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Via Workers World News Service
Reprinted from the May 1, 1997
issue of Workers World newspaper
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Book exposes Pentagon's contempt for troops

Metal of Dishonor-How the Pentagon Radiates Soldiers & Civilians with DU Weapons, published by the International Action Center, $12.95 paperback, 280 pp.

By Otto Dusek

Gen. Colin Powell told the Senate Veterans Affairs Committee April 17 that the Pentagon command had never received CIA warnings about nerve gas stored in Iraqi ammunition depots.

Contradicting the CIA, Powell said "none of us" had "any reason to believe that the blowing up of these bunkers was exposing our troops to a hazard for which they were not prepared."

Powell was full of sympathy for the veterans suffering from Gulf War Syndrome. Anyone reading his testimony might think the Pentagon high command has nothing but the highest concern for the safety of U.S. rank-and-file troops-if not for enemy soldiers and civilians. And that they were scouring every corner to find possible causes of Gulf War Syndrome.

No one who reads "Metal of Dishonor," however, would believe this.

With over 25 articles from physicists, doctors, veteran advocates, Native, community, environmental and anti-nuclear activists and legal and political analysts, "Metal of Dishonor" paints a different picture of Pentagon policies.

Among the contributors to "Metal of Dishonor" are former U.S. Attorney General Ramsey Clark, nuclear physicist Dr. Michio Kaku, anti-nuclear activist Dr. Helen Caldicott, Native spokesperson Manuel Pino and Gulf War veteran Carole Picou.

Working with a team from the Depleted Uranium Education Project of the International Action Center, Workers World newspaper Managing Editor John Catalinotto helped edit and organize the articles.

"Metal of Dishonor" draws a vivid picture of a new, highly dangerous material the Pentagon relies on as the main raw material for its penetrator shells and bullets: depleted uranium or DU.

Some 1.7 times as dense as lead, DU turns shells into penetrators that cut through steel-plated tanks like a hot knife through butter. With a billion pounds of DU lying around the United States as toxic nuclear waste, it is also a fantastically cheap raw material.

DU also emits low-level radiation and is poisonous. The tiny aerosolized particles spewed forth when DU burns-as it always does on contact with steel-can travel hundreds of miles before coming to rest as a perpetual radioactive "hot spot" in someone's lungs.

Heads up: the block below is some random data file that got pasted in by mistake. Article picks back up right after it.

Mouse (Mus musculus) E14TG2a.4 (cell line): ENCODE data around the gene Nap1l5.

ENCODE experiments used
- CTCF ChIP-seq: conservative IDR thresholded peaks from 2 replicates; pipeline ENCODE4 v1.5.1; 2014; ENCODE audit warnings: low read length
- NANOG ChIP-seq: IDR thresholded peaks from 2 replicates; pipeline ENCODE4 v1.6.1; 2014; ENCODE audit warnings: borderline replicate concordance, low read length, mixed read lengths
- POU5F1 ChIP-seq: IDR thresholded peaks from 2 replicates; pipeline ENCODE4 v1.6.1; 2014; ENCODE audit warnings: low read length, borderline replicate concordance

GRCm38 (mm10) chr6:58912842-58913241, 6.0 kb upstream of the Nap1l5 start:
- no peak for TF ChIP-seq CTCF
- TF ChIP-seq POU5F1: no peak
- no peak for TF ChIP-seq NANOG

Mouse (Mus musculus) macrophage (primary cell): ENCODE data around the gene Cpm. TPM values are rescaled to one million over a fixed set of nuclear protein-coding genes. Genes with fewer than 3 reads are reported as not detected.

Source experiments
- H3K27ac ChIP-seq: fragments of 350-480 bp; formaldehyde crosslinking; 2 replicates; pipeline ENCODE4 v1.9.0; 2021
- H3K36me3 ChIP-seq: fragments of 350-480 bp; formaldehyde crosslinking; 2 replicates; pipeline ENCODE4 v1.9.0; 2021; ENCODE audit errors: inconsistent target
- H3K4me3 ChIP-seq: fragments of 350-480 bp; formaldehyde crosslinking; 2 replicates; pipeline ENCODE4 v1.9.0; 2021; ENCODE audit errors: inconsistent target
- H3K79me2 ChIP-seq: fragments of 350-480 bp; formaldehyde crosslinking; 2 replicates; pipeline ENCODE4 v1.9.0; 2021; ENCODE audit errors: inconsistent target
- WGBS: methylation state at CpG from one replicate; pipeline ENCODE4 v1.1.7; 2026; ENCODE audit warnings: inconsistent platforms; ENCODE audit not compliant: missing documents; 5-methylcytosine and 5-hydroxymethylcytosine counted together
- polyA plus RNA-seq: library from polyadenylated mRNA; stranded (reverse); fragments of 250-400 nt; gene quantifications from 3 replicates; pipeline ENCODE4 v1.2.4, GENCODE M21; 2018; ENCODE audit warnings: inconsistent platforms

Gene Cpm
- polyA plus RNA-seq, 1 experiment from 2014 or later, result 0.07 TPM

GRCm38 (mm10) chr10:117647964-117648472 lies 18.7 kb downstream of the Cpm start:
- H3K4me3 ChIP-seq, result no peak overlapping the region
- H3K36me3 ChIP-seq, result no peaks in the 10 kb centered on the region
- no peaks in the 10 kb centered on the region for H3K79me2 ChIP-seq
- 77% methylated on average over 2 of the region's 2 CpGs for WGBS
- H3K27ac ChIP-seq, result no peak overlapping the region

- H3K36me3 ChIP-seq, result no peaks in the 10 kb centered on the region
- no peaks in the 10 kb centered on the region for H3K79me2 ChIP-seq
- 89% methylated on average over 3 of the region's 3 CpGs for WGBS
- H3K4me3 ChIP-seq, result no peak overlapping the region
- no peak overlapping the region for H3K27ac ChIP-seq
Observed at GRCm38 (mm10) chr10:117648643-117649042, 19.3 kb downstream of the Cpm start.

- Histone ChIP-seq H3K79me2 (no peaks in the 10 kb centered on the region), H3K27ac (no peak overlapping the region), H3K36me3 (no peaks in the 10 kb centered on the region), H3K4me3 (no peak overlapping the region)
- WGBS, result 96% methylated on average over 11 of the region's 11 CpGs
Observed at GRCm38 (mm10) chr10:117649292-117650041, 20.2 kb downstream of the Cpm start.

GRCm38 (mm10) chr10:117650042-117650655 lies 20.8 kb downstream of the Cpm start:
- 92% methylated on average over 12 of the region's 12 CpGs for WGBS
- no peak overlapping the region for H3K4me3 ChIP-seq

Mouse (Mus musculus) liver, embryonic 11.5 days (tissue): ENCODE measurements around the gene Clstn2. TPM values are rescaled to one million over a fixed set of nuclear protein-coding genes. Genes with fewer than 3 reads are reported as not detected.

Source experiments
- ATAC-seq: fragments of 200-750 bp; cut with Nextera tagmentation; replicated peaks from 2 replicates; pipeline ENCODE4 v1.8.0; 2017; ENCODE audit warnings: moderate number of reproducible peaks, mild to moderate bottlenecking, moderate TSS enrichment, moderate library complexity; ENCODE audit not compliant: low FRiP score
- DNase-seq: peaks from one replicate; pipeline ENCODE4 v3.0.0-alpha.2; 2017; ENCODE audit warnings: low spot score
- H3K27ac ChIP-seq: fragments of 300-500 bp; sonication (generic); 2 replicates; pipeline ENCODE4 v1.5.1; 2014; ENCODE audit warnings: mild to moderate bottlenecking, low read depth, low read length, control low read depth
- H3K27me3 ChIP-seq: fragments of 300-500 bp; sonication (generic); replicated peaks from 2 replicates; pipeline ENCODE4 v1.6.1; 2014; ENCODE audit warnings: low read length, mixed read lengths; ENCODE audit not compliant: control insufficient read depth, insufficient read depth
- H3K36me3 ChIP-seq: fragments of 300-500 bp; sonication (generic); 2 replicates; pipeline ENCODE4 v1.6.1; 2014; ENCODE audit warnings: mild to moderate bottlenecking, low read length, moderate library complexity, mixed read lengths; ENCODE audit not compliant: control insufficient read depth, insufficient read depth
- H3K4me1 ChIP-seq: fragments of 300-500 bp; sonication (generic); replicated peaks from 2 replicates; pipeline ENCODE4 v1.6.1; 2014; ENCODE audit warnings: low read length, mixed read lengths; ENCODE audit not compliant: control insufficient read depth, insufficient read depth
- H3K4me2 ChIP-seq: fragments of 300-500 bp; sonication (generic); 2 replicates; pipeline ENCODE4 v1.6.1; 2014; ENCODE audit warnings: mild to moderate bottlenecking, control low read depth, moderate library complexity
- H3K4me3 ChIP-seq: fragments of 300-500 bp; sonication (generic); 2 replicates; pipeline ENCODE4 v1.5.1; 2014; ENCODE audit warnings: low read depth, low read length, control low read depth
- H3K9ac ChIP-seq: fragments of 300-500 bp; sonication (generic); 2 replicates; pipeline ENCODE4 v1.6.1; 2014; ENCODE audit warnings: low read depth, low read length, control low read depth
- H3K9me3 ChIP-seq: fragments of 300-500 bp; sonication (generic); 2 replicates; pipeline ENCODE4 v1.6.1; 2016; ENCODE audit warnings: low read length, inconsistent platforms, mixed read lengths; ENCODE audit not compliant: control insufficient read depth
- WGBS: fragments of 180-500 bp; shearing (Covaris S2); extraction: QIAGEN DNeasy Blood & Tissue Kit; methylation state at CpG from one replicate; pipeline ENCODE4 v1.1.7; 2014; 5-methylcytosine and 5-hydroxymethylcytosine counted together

Proving its point

A more cohesive presentation with a single author might have been easier for readers to follow. But the collection in "Metal of Dishonor" has the advantage of surrounding the Pentagon's arguments from all directions, not allowing the top brass and their public-relations hacks room to slip out.

The Pentagon claims it cares for the soldiers. Read the chapters on how atomic weapons were tested on troops. Read how these troops could not even complain publicly without risking charges for revealing secrets.

The Pentagon says low-level radiation is not so dangerous. Read of the impact of nuclear testing on Marshall Islanders in the South Pacific, or of the radiation poisoning suffered by Native peoples in the U.S. Southwest, or of high breast-cancer levels near Brookhaven Laboratory on Long Island, N.Y. Or read a scientific explanation of why low- level radiation is still a high-level danger.

Some of the most damning arguments are quoted from Pentagon documents themselves. These reveal that even as DU was being tested in the 1991 Persian Gulf War, the Pentagon knew of its potential dangers to the troops and to the environment. Yet no troops were warned about dangers from boarding burned-out Iraqi vehicles.

"Metal of Dishonor" also contains a section on the harm the Pentagon caused to the environment and population of Iraq, which suffered so greatly from the war and subsequent United States/United Nations sanctions.

Will DU weapons spread around the world? Can they create an environmental disaster? Are they a major cause of Gulf War Syndrome? Can this threat be stopped?

"Metal of Dishonor" takes up these questions and backs up IAC national organizer Sara Flounders' demand for an independent
investigation-carried out by labor and community groups and representing the Pentagon's victims-to find the truth about Gulf War Syndrome and DU. The Pentagon, the Congress can't be trusted with this task.

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